Behind the rebellion against the teaching of the Church in Faith and Morals lies the movement known as modernism, which is “the latest in a long line of attempts to alter the religion of Christ to suit the opinions or convenience of men”. The last of the four parts into which the book is divided goes in some detail into the history of the rise and effects of modernism, which has acted like a cancer within the body of the Church. Closely linked to it is the radical biblical scholarship which cast doubt on the authenticity and truthfulness of the Bible. This too is examined in some detail. A hard core of neo-modernist theologians has had an extraordinary influence over the Western Church (and in South America) which has had the effect of confusing and unsettling many of the faithful. Some have taken neo-modernist opinions on board without realising it. And large sections of the clergy have been affected, not excluding the episcopate. “This episcopal revolt or collapse has been the second main cause of chaos and loss of faith.” (Pg 23) One of the paradoxes of the times has been the liberal approach to dissident theologians on the part of the hierarchy, hardly any of whom have been excommunicated. As Trower says in a note: “At the time of the Council the highest authorities seem to have been persuaded that had Luther not been excommunicated the ‘Reformation’ would never have happened.”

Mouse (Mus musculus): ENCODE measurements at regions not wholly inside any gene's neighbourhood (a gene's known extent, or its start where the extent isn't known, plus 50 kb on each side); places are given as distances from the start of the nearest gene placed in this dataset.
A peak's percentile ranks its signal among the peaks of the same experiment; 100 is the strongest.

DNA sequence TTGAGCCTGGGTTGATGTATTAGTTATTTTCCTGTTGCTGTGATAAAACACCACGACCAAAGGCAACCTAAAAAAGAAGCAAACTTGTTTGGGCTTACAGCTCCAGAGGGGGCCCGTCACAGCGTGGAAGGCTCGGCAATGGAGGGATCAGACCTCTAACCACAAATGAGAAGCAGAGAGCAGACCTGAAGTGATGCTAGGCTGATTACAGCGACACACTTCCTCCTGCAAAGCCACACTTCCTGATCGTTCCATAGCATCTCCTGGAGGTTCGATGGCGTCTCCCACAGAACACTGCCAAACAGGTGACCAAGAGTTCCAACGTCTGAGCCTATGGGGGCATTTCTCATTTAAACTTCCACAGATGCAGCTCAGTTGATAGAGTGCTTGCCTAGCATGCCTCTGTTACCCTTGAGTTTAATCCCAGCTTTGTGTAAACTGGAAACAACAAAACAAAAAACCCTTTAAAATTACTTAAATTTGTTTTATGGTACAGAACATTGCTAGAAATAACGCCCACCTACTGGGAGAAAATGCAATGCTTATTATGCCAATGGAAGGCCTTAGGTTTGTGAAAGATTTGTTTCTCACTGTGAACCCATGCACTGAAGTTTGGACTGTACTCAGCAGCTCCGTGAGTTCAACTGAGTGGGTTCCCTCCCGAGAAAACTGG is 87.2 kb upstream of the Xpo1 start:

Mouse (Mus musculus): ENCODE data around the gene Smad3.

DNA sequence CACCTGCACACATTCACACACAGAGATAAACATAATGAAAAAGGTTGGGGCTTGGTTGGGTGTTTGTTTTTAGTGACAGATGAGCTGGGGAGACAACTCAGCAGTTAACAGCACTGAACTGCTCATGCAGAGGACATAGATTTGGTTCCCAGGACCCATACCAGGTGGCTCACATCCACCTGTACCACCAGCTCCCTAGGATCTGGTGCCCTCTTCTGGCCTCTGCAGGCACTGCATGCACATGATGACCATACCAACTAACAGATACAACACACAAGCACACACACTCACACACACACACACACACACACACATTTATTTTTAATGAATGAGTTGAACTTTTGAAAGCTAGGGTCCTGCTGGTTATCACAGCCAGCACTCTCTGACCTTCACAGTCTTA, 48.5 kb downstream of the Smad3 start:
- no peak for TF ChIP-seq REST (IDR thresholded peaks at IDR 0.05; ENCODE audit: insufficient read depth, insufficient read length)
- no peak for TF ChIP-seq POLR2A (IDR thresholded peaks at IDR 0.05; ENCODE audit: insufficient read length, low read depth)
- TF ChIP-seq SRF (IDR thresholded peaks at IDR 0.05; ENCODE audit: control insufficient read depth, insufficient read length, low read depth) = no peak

One reaction to all this has been that of the so-called ‘traditionalists’, who can see nothing but harm deriving from the Council, which in their opinion should never have taken place. Happily Trower sees the Council in a more positive light, and having given a brilliant insight into the causes of rebellion in the Church, and the many theologians responsible, shows how that Council and its aftermath can be seen as the will of God for the world. He also points out the limits of an ecumenical council’s authority, drawing examples from history. Thus in Vatican II reform and rebellion were bewilderingly tangled. “What most of the faithful throughout the West have been receiving over the last twenty-five years as the conciliar teaching, when not modernism, is only too often, I believe, nothing but the new theology before it was purified by the conciliar process.” (Pg 31)